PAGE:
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Slip casting, for me, has always been one of the most difficult art-making processes to get right. Through a lot of trial and error with my students, I’ve finally found a process that works in my classroom. I’d like to share it with you today so you may be willing to jump in with your students as well.
I find a one-piece mold of a tapered cup is the easiest way to start. Ideally, the cup would be one that the student has thrown on the wheel or even hand-built. However, if you’re just experimenting or trying slip casting for the first time, you might even want to pick up a cheap cup from the dollar store. What I’m showing you here may not be the most technically clean or correct method, but it is what works in my classroom. Below is our process.
1. Get yourself a box into which you can pour the plaster. A shoebox, a half gallon of milk or juice, whatever. I like cardboard because it separates fairly easily from the outside of the plaster mold.
2. Place a small layer of clay in the bottom of the box, flat and even. This will hold the cup in place as you set it upside down inside the container. You can try this without the clay, but I’ve found that sometimes the cup will float to the top of the plaster and ruin the entire process.
Optional: You can cover the cup with vaseline or a silicone spray to make sure the plaster doesn’t stick to the cup. I have not had problems with this happening, but better safe than sorry, right?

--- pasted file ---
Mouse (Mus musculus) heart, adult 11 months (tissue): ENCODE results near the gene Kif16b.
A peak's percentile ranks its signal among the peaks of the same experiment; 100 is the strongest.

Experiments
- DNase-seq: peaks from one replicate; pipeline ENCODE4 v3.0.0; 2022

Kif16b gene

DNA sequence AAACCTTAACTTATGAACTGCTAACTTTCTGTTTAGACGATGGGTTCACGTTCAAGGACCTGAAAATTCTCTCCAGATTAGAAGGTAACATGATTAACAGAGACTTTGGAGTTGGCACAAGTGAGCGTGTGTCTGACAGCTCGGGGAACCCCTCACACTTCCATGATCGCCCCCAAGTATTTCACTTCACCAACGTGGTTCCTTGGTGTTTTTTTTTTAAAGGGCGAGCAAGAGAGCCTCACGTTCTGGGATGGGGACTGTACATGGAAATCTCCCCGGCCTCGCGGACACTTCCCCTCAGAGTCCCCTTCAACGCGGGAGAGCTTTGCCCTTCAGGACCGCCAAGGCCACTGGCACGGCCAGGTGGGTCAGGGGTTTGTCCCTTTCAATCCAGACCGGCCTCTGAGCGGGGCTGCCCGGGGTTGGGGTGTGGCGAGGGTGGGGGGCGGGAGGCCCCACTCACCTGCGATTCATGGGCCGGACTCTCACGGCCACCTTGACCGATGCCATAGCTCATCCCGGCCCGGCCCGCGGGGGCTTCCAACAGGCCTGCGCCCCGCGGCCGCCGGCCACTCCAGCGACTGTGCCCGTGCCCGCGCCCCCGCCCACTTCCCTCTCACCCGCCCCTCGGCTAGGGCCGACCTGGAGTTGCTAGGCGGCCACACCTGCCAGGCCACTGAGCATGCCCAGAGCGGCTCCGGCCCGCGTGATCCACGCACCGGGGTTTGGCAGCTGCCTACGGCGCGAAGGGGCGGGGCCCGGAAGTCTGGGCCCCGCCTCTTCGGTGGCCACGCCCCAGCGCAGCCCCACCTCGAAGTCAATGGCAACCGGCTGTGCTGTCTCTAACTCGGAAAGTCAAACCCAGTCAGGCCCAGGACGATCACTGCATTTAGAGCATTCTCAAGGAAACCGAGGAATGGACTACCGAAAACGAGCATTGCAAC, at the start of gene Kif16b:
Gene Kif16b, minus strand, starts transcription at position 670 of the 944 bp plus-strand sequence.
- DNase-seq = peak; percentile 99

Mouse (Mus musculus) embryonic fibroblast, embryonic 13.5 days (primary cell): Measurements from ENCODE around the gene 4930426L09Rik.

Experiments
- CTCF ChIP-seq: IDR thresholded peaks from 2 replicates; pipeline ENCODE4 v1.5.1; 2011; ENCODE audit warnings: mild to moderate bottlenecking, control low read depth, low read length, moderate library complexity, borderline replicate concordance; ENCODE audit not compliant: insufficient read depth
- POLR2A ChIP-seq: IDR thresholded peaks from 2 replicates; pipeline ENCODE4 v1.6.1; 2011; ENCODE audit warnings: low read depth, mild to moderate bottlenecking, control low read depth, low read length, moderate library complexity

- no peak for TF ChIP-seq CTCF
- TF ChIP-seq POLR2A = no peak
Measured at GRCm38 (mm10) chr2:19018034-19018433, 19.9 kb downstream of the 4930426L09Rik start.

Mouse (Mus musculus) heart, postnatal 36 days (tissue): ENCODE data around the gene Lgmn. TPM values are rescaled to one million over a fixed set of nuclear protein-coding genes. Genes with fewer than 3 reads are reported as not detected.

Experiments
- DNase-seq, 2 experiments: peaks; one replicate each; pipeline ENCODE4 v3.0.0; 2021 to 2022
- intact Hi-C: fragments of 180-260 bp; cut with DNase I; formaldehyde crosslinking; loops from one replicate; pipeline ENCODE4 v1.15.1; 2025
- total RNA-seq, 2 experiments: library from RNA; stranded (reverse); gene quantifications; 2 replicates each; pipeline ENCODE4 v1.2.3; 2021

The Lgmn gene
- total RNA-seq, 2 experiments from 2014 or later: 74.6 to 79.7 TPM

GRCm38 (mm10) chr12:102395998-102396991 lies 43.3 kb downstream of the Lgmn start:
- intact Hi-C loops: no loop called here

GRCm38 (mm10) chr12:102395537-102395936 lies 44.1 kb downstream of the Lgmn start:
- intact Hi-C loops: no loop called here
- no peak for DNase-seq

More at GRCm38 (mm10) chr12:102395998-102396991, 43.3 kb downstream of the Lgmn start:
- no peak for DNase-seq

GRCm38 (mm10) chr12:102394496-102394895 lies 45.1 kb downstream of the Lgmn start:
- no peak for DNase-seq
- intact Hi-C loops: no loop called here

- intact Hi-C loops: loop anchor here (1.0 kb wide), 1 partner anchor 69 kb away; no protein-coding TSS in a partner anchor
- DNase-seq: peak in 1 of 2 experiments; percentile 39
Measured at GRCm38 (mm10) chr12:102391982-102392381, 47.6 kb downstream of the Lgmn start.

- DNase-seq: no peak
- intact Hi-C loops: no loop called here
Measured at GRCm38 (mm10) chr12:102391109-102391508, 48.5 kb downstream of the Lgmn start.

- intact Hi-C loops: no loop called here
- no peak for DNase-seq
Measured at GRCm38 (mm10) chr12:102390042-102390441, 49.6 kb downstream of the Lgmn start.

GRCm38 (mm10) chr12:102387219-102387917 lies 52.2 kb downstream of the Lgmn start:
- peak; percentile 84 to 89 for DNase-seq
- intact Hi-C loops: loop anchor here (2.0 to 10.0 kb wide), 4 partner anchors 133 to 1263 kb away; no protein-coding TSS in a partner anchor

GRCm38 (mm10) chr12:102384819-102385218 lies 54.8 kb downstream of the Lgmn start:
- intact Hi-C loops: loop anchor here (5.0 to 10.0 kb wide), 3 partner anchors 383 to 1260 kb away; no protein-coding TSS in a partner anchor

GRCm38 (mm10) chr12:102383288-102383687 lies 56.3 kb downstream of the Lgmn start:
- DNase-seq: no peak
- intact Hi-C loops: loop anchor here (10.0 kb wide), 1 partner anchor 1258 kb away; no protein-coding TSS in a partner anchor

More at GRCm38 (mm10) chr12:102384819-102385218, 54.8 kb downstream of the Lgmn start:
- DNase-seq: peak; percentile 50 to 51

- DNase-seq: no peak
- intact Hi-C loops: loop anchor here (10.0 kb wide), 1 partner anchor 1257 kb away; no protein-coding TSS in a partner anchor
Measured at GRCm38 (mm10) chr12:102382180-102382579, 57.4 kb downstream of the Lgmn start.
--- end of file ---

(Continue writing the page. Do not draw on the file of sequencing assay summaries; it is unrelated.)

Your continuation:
3. Mix up your plaster (any type should work), and after it is completely mixed, pour it into the box. Try to pour to the side of the box, rather than directly onto the cup.
4. After the plaster has hardened–I generally wait 24 hours–you can tear the box away from the outside of the mold and remove the cup. You are ready to cast some slip!
1. Begin by making sure your slip is liquid and easily pourable. If you are using brand new slip, it should be ready to go. If you are recycling slip, I like to use a blender and a little bit of water to achieve the necessary consistency.
2. Slowly pour the slip into the mold until it reaches the very top. Leave the mold full for approximately 15 minutes, allowing the outer part of the cup to harden. (The time can later be adjusted if you find your finished product is too thick or too thin.)
3. You can then pour the rest of the casting slip back into the jar, and that slip can be reused for another cup if it stays clean.
4. Once the cup is leather hard, it will begin to separate from the mold. That’s when you know it’s safe to remove and strong enough to be handled.
5. You can use an X-Acto knife or a green scouring pad to even the top edge and clean up any imperfections. You can carve designs, or just leave it as is for a smooth exterior. After that, you should be finished and your cup is ready for bisque firing!
Now, this one-piece mold is the most simple form of mold-making. It can get a lot more complicated, with two- and three- (or even more!) piece molds . . . but that’s something for another article on another day. Stick to the simple process for now, and when you’re feeling more ambitious and ready for a two-piece mold, send me an e-mail. I’ll be happy to help!
Have you ever tried slip casting in your classroom? How did it go?
What problems (or solutions) would you want to warn about or share?
What other things would you like to know?
Magazine articles and podcasts are opinions of professional education contributors and do not necessarily represent the position of the Art of Education University (AOEU) or its academic offerings. Contributors use terms in the way they are most often talked about in the scope of their educational experiences.